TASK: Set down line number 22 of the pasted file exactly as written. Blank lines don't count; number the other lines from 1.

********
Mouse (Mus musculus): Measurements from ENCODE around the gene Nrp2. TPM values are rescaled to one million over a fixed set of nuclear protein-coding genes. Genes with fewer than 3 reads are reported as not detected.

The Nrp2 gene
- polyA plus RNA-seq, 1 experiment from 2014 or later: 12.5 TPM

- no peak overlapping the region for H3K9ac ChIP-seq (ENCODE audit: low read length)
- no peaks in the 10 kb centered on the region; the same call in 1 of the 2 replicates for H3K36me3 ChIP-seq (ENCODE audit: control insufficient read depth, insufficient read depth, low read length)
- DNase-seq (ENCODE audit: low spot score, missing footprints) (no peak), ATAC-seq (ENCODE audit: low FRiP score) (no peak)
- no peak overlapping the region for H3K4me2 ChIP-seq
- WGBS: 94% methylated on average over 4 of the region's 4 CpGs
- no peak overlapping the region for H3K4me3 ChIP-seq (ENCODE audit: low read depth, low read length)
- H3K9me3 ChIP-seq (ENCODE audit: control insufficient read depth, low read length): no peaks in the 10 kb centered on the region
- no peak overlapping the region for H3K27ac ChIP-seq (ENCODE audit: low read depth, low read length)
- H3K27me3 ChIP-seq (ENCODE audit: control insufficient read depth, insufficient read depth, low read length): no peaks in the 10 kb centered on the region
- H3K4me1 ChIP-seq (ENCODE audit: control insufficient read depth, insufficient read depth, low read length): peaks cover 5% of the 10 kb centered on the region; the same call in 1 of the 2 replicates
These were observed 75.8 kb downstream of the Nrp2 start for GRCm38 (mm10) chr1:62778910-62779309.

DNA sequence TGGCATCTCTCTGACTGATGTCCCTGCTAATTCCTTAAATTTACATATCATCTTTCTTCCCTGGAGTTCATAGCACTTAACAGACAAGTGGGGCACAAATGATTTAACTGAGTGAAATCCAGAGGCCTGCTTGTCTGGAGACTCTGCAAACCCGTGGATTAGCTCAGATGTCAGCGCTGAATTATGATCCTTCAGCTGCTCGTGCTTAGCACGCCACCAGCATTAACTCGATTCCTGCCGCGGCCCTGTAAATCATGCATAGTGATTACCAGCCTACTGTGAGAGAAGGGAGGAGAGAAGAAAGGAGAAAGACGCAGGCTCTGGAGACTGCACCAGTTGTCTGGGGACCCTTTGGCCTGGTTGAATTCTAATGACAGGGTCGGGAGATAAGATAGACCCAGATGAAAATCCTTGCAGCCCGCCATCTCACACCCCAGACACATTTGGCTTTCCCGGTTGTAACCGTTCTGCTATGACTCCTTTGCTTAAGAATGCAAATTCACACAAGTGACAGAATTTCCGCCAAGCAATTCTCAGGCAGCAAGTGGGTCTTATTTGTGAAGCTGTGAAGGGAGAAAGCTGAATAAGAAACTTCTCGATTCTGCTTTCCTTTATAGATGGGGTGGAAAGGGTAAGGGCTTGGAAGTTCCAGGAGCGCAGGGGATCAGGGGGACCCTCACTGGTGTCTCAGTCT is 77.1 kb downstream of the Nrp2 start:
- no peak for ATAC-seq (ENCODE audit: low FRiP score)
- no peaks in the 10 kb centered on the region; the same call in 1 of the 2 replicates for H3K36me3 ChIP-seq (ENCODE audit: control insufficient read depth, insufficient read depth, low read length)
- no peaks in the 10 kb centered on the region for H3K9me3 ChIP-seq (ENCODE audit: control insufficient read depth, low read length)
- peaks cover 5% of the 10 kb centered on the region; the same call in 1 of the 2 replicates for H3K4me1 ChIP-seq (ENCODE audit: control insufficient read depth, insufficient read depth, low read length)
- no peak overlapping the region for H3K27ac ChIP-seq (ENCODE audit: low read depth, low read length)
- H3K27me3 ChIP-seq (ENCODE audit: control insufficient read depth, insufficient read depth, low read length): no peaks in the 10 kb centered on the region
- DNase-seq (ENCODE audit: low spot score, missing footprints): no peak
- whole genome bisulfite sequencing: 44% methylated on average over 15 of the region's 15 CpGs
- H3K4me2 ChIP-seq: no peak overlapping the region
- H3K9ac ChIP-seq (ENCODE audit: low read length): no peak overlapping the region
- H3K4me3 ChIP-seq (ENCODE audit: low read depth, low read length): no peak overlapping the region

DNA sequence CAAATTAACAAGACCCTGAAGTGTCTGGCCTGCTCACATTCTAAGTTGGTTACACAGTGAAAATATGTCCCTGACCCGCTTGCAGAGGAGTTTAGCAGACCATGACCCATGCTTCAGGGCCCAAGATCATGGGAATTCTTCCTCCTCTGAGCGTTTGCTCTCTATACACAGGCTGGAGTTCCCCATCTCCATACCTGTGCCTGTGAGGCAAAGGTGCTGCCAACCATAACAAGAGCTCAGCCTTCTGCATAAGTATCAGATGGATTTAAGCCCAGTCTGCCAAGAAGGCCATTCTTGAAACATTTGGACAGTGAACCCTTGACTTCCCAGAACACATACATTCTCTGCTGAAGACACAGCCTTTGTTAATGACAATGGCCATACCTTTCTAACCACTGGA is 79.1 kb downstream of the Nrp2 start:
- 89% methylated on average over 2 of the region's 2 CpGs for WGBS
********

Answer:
- DNase-seq (ENCODE audit: low spot score, missing footprints): no peak